Big game hunting season begins with archers


Archery enthusiasts in north-central Montana are welcome at any time to join an equally enthusiastic group of archers devoted to sharing their sport. At any time, that is, except now.

The Bear Paw Bowmen, who have their own Web site, take a hiatus from their monthly meetings at this time each year and head into the wildernesses of Montana to target big game animals. That hiatus officially begins Saturday with the opening of bowhunting season in Montana.

"We meet at 15 West the second Tuesday of every month at 7 p.m.," club member Greg Durward said. "But no more meetings during September and October. Then we'll start back up in November."

Durward, a longtime Havre archer, said hunters should take several precautions before heading into the wilds. Among his words of caution are: "Be safe, be prepared, know your equipment and make sure you understand how your equipment works. Be sure to tune your bow up for your arrows and sharpen your broad-heads razor sharp, pick your spot and good luck."

"Picking your spot" may be the trickiest part of this hunting season, Durward said. Landowners may be reluctant to allow hunting because of fire danger.

"People are probably going to have trouble just getting out and finding places with the fire danger the way it is," he said.

Bowhunting season targets all large game, like antelope, deer and elk in the rolling hills of eastern Montana, particularly the Missouri Breaks, and mountain goats and sheep, bear, moose and elk in the mountains of western Montana.

"There aren't too many people from around here who go to the big mountains," Durward said. "Most of them go to the Breaks."

He added that hunters should do well this year provided they can find a place to hunt.

"The whitetail (deer) look pretty good this year, coming back from that disease a couple of years ago," Durward said. "The antelope look pretty good. We just need some moisture to take care of things."

Durward noted that several new regulations governing hunting have been implemented in the Breaks this year. He said he met recently with Deborah Goeb of the U.S. Fish and Wildlife Service, who is stationed at the Charles M. Russell National Wildlife Refuge, and she brought him up to date on some issues.

"She told me they were going to hire four or five more game wardens," Durward said. "You'll have to have lights on the front of your boat and the back of the boat. Red and green lights on the front and a white light on the back. You have to have light jackets and stuff like that."

Nick Siebrasse, the group's Web master, listed some new rules at the top of its Web site:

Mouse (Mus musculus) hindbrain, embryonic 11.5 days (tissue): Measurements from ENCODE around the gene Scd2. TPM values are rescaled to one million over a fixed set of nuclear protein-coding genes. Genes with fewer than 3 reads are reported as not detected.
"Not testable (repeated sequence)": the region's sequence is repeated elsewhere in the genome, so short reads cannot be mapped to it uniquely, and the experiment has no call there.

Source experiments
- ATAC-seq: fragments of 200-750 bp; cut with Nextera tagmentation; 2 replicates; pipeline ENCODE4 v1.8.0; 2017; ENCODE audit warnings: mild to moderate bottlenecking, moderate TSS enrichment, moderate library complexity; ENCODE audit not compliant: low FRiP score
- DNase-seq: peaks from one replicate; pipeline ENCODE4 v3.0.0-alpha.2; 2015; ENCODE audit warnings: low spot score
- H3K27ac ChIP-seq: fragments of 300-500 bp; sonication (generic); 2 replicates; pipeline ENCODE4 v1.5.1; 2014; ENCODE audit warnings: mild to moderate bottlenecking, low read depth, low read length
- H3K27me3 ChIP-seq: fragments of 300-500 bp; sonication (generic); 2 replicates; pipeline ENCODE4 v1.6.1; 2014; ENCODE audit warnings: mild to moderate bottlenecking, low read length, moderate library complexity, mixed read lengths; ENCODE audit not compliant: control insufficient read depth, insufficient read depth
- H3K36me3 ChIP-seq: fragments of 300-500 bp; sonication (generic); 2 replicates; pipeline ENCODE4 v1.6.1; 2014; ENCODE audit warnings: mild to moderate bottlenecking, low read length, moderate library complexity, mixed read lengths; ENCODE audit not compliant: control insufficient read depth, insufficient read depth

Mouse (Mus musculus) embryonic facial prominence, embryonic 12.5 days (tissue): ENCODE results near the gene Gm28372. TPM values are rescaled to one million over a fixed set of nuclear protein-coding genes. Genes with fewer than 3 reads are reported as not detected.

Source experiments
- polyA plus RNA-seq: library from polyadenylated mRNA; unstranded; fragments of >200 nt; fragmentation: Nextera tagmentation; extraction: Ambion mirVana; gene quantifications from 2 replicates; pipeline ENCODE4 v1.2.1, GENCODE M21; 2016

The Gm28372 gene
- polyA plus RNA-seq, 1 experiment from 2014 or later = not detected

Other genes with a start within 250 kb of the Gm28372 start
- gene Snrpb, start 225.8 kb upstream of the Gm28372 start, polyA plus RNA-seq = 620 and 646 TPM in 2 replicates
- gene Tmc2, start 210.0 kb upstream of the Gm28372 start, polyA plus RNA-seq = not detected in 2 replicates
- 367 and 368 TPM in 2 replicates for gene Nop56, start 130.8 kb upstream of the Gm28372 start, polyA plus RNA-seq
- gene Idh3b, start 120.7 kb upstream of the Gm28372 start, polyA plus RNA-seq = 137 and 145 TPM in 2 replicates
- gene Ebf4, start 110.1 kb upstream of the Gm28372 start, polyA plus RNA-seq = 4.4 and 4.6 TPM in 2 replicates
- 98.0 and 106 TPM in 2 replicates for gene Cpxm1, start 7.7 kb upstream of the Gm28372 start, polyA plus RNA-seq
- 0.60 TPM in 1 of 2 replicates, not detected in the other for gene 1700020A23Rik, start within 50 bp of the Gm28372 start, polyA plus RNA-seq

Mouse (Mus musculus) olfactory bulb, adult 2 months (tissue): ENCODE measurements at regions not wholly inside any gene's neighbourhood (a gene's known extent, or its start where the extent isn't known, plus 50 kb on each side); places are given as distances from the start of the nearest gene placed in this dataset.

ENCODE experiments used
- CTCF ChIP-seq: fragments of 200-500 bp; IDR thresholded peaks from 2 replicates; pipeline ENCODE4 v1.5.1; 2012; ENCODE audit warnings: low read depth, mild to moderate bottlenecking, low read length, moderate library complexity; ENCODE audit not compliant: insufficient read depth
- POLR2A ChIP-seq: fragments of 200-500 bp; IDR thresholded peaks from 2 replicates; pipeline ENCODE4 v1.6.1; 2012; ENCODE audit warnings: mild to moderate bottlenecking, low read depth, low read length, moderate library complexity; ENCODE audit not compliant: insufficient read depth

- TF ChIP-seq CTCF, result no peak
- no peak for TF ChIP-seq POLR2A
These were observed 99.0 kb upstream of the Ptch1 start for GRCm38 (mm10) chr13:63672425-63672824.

"Just got back from the CMR Breaks, put up a couple of stands, and checked out some elk sign. I met the new CMR law enforcer. She told us that the CMR will no longer allow the use of screw-in tree steps. She also said that they will enforce the rules that govern the length of time a camp can stay on the refuge. Your camp can remain on CMR no longer than 14 days or they will fine you and tow your stuff to Sand Creek Administration. If you leave your camp unattended for more than 72 hours it is considered abandoned and you will be fined and you can get it towed. She was full of new rules and regs, but it was nice of her to only give me a warning for forgetting my boat sticker and registration. (It's on the boat now.) Any questions should be addressed to: Deborah A. Goeb, Law Enforcement, CMR NWR U.S. F & W, Roy Mt. 59471."

Goeb's phone number is (406) 464-5181.

Durward offered a caution for hunters on private land.

"Make sure you have permission and know where you're at, which always happens," Durward said. "You think your on someone's land and you're on someone else's."

Hunting season is a good time for hunters to introduce others to archery and the outdoors, Durward said.

"This is a good chance to take a young outdoorsman with them," he said. "This is a neat time of year. You don't have to worry about the cold and the snow. The weather is pretty agreeable."

Durward said the club's Web site serves a number of purposes. But Siebrasse won't be on hand for the season opening Saturday and won't be updating the Web site for a while, he said.

"Nick is running a camp up in Quebec. The caribou should be running soon and there's some black bear and a lot of good fishing," Durward said.

The Web site is still up and running, though, and provides hunters with access to photographs and other sites of interest to archers, including the Montana Department of Fish, Wildlife and Parks, Montana Bowhunters Association, and Bowhunting Canada.

"People can get on (the Web site)," he said. "They can post pictures of their animals, sometimes just get a picture of someone standing along the river or the picture of a live animal. You never know what Nick will put on there. Once he gets back and gets caught up."

Club member Denny Lammerding was quick to point out that the club is a club for archers, not just hunters.

"The club and hunting are two different things," Lammerding said. "Shooting is a recreational thing; we have a lot of families that come out and shoot."

According to the Web site, the group discusses issues related to bowhunting and 3-D archery. It also hosts three 3-D shoots and family gatherings in the Bear Paw Mountains south of Havre.

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